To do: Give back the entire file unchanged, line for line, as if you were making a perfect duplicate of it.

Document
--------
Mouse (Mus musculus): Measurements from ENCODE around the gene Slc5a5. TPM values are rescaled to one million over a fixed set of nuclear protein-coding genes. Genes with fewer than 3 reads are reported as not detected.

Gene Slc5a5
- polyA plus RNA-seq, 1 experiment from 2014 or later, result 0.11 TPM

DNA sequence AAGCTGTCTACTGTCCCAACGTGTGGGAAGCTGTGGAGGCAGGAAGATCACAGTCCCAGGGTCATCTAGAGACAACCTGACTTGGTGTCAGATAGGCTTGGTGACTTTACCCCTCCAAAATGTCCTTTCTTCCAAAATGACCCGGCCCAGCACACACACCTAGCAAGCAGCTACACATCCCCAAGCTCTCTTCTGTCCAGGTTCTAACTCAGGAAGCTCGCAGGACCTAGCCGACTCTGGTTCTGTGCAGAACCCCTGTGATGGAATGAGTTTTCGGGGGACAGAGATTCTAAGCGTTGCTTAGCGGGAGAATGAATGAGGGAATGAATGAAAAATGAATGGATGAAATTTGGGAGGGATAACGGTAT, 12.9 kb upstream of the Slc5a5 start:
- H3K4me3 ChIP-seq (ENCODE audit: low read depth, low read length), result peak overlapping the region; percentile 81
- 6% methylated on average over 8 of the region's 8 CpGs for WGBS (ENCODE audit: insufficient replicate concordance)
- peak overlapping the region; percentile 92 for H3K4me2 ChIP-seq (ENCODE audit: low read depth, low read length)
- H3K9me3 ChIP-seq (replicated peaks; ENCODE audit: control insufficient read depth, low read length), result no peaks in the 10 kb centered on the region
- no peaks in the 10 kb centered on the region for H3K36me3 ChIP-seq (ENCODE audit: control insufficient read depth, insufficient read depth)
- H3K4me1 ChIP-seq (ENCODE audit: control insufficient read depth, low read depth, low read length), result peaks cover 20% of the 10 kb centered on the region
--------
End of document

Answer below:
Mouse (Mus musculus): Measurements from ENCODE around the gene Slc5a5. TPM values are rescaled to one million over a fixed set of nuclear protein-coding genes. Genes with fewer than 3 reads are reported as not detected.

Gene Slc5a5
- polyA plus RNA-seq, 1 experiment from 2014 or later, result 0.11 TPM

DNA sequence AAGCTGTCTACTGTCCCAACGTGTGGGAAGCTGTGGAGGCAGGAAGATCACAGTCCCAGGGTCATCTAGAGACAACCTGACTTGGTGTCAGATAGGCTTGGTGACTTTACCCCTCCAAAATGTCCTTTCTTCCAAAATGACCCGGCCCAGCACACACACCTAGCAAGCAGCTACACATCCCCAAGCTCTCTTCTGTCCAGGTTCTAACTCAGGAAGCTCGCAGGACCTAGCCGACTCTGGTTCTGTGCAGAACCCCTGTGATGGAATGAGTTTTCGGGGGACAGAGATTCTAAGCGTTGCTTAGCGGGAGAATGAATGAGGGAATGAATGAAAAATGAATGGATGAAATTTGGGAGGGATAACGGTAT, 12.9 kb upstream of the Slc5a5 start:
- H3K4me3 ChIP-seq (ENCODE audit: low read depth, low read length), result peak overlapping the region; percentile 81
- 6% methylated on average over 8 of the region's 8 CpGs for WGBS (ENCODE audit: insufficient replicate concordance)
- peak overlapping the region; percentile 92 for H3K4me2 ChIP-seq (ENCODE audit: low read depth, low read length)
- H3K9me3 ChIP-seq (replicated peaks; ENCODE audit: control insufficient read depth, low read length), result no peaks in the 10 kb centered on the region
- no peaks in the 10 kb centered on the region for H3K36me3 ChIP-seq (ENCODE audit: control insufficient read depth, insufficient read depth)
- H3K4me1 ChIP-seq (ENCODE audit: control insufficient read depth, low read depth, low read length), result peaks cover 20% of the 10 kb centered on the region